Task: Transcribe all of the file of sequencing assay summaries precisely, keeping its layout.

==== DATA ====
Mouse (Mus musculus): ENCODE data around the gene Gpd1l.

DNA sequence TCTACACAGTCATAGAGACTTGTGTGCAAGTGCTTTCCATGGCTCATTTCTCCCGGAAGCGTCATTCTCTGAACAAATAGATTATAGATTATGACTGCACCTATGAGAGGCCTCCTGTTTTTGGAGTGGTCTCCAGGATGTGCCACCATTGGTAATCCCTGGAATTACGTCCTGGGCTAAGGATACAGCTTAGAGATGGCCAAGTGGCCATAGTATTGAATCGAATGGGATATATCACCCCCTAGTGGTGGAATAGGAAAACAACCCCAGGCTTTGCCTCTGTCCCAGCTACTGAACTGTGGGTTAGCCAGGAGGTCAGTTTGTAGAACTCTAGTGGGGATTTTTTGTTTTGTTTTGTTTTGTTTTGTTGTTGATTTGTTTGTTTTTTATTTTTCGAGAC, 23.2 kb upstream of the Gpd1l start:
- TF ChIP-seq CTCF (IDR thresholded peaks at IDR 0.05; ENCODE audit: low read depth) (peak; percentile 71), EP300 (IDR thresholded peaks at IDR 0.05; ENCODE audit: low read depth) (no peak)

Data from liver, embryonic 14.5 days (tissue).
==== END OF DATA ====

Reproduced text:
Mouse (Mus musculus): ENCODE data around the gene Gpd1l.

DNA sequence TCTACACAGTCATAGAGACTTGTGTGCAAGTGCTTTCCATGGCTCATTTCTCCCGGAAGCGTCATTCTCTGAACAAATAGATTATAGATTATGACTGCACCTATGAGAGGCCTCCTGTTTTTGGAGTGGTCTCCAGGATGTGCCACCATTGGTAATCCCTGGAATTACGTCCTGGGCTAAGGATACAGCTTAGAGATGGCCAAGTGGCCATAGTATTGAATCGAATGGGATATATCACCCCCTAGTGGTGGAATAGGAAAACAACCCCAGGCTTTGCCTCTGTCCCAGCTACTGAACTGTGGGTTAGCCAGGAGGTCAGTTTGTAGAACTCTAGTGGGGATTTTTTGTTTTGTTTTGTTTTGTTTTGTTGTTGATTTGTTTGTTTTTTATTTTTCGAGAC, 23.2 kb upstream of the Gpd1l start:
- TF ChIP-seq CTCF (IDR thresholded peaks at IDR 0.05; ENCODE audit: low read depth) (peak; percentile 71), EP300 (IDR thresholded peaks at IDR 0.05; ENCODE audit: low read depth) (no peak)

Data from liver, embryonic 14.5 days (tissue).